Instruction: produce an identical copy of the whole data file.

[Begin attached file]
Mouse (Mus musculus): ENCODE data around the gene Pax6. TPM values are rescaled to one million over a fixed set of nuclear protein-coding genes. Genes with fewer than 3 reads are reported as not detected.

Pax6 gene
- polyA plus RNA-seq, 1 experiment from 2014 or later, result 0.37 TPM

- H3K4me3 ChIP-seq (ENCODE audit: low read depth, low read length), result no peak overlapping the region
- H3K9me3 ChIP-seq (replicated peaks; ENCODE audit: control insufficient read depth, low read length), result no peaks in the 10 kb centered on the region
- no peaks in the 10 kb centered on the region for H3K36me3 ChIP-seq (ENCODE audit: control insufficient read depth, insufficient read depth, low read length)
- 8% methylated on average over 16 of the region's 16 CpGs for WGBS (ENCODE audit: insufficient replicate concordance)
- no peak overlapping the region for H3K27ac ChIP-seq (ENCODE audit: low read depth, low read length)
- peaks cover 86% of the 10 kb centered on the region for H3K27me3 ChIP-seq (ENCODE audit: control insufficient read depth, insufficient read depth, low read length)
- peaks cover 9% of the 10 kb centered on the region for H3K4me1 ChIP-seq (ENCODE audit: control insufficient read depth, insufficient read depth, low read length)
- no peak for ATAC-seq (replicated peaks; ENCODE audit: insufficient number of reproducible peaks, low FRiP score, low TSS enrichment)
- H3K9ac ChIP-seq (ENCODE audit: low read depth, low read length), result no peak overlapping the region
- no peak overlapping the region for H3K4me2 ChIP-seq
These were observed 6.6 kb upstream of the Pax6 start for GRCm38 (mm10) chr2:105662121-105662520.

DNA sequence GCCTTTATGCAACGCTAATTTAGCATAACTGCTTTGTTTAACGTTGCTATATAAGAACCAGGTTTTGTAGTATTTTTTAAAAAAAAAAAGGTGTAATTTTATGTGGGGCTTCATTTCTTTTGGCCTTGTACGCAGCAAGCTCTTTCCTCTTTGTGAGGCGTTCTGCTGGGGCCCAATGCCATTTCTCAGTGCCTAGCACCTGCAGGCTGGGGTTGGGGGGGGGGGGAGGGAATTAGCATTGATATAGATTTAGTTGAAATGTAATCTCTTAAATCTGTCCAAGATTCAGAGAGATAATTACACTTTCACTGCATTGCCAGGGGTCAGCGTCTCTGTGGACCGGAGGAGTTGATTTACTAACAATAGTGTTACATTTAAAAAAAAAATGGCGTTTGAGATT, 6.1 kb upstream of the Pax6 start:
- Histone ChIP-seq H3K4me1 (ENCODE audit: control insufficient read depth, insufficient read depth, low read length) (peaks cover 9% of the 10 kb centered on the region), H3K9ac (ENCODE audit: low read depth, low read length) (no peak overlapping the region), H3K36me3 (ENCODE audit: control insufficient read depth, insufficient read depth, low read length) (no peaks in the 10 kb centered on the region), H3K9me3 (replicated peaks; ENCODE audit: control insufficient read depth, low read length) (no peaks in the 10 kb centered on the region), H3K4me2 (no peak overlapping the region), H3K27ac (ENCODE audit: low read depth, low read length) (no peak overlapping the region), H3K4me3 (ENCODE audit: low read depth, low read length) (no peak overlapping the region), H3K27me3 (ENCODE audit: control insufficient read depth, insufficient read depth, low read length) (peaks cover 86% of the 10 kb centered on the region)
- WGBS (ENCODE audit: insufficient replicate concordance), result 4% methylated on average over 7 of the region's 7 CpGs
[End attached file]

Mouse (Mus musculus): ENCODE data around the gene Pax6. TPM values are rescaled to one million over a fixed set of nuclear protein-coding genes. Genes with fewer than 3 reads are reported as not detected.

Pax6 gene
- polyA plus RNA-seq, 1 experiment from 2014 or later, result 0.37 TPM

- H3K4me3 ChIP-seq (ENCODE audit: low read depth, low read length), result no peak overlapping the region
- H3K9me3 ChIP-seq (replicated peaks; ENCODE audit: control insufficient read depth, low read length), result no peaks in the 10 kb centered on the region
- no peaks in the 10 kb centered on the region for H3K36me3 ChIP-seq (ENCODE audit: control insufficient read depth, insufficient read depth, low read length)
- 8% methylated on average over 16 of the region's 16 CpGs for WGBS (ENCODE audit: insufficient replicate concordance)
- no peak overlapping the region for H3K27ac ChIP-seq (ENCODE audit: low read depth, low read length)
- peaks cover 86% of the 10 kb centered on the region for H3K27me3 ChIP-seq (ENCODE audit: control insufficient read depth, insufficient read depth, low read length)
- peaks cover 9% of the 10 kb centered on the region for H3K4me1 ChIP-seq (ENCODE audit: control insufficient read depth, insufficient read depth, low read length)
- no peak for ATAC-seq (replicated peaks; ENCODE audit: insufficient number of reproducible peaks, low FRiP score, low TSS enrichment)
- H3K9ac ChIP-seq (ENCODE audit: low read depth, low read length), result no peak overlapping the region
- no peak overlapping the region for H3K4me2 ChIP-seq
These were observed 6.6 kb upstream of the Pax6 start for GRCm38 (mm10) chr2:105662121-105662520.

DNA sequence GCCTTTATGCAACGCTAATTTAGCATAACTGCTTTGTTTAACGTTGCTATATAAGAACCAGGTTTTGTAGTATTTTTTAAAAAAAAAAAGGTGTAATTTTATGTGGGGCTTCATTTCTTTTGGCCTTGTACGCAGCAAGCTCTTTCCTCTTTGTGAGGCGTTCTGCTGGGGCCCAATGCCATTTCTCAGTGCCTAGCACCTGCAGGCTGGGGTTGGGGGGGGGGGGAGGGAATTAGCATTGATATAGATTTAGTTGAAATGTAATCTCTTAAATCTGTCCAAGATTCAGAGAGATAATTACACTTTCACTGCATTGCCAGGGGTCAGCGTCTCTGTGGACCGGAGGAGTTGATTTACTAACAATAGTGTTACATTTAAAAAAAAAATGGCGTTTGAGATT, 6.1 kb upstream of the Pax6 start:
- Histone ChIP-seq H3K4me1 (ENCODE audit: control insufficient read depth, insufficient read depth, low read length) (peaks cover 9% of the 10 kb centered on the region), H3K9ac (ENCODE audit: low read depth, low read length) (no peak overlapping the region), H3K36me3 (ENCODE audit: control insufficient read depth, insufficient read depth, low read length) (no peaks in the 10 kb centered on the region), H3K9me3 (replicated peaks; ENCODE audit: control insufficient read depth, low read length) (no peaks in the 10 kb centered on the region), H3K4me2 (no peak overlapping the region), H3K27ac (ENCODE audit: low read depth, low read length) (no peak overlapping the region), H3K4me3 (ENCODE audit: low read depth, low read length) (no peak overlapping the region), H3K27me3 (ENCODE audit: control insufficient read depth, insufficient read depth, low read length) (peaks cover 86% of the 10 kb centered on the region)
- WGBS (ENCODE audit: insufficient replicate concordance), result 4% methylated on average over 7 of the region's 7 CpGs